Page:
The sunset is approaching.

You look at the sun, faded glory, and you track its progress across the sky. You think it can’t have much time left, but then it does something totally unexpected. It veers off to the north. Or it backtracks across the sky a little. It breaks through the clouds a bit and shine a little brighter. You can almost feel the warmth,¬†almost.

But it’s an illusion. It is your memory of the warmth. But the illusion is wrong and you are primed to¬†believe it. You think that maybe, somehow, the sun could track all the way east to that bright morning that seems to close and so far.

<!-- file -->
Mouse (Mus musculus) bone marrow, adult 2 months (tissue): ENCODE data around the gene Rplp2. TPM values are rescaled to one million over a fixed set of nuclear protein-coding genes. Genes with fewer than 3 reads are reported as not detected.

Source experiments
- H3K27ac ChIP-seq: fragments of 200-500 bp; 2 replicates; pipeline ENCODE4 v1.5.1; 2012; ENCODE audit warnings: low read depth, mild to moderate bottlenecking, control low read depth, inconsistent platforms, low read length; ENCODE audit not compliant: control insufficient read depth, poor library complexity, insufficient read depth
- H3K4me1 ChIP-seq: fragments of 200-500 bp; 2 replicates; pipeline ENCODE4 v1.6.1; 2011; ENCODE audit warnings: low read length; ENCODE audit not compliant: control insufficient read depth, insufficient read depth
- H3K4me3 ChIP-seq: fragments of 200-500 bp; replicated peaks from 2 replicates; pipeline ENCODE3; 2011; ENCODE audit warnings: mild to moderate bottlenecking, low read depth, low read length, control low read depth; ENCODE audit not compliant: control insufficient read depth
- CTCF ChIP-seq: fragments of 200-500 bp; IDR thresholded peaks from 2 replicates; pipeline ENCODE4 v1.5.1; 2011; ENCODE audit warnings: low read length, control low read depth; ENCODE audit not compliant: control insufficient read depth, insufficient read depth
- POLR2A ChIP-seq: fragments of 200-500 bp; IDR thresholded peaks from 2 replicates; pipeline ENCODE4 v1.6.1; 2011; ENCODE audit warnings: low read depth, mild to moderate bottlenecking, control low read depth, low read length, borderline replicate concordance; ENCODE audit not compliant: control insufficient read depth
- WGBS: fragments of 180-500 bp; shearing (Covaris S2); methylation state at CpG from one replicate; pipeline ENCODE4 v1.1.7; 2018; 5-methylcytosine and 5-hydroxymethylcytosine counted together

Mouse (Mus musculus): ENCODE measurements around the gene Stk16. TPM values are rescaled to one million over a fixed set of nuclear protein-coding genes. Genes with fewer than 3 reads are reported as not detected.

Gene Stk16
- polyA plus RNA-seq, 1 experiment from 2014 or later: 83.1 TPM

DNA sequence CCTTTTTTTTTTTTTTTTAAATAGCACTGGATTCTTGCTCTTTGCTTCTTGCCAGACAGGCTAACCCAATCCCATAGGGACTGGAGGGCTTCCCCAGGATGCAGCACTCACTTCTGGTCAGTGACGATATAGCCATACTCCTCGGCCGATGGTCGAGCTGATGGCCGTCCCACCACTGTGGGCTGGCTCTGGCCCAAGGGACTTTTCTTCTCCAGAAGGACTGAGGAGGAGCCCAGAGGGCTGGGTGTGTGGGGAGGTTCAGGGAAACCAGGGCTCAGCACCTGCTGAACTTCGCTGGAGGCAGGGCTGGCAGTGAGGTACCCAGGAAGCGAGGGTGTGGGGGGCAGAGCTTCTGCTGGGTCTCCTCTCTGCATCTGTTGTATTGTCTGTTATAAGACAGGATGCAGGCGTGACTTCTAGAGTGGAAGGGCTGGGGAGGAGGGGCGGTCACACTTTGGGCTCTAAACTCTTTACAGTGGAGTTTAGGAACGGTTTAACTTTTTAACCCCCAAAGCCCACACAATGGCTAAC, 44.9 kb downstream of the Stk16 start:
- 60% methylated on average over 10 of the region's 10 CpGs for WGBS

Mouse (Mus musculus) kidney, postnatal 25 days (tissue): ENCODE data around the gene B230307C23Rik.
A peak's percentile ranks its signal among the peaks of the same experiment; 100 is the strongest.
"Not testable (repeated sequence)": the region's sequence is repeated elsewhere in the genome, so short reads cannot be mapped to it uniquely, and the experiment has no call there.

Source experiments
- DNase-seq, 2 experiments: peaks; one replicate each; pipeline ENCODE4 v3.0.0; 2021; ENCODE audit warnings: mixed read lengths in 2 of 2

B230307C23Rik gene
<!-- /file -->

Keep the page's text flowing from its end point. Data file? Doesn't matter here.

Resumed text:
You are impatient. “Just move, damn it. Do something. Anything. Set already.”

And you are horrified by the thought because of course you don’t want the sun to go away because that sun, that one, is never coming back. So you feel shame and guilt because while you don’t want it gone, you do want it gone. It serves no purpose.

Hell, the sun doesn’t even know it’s the sun anymore.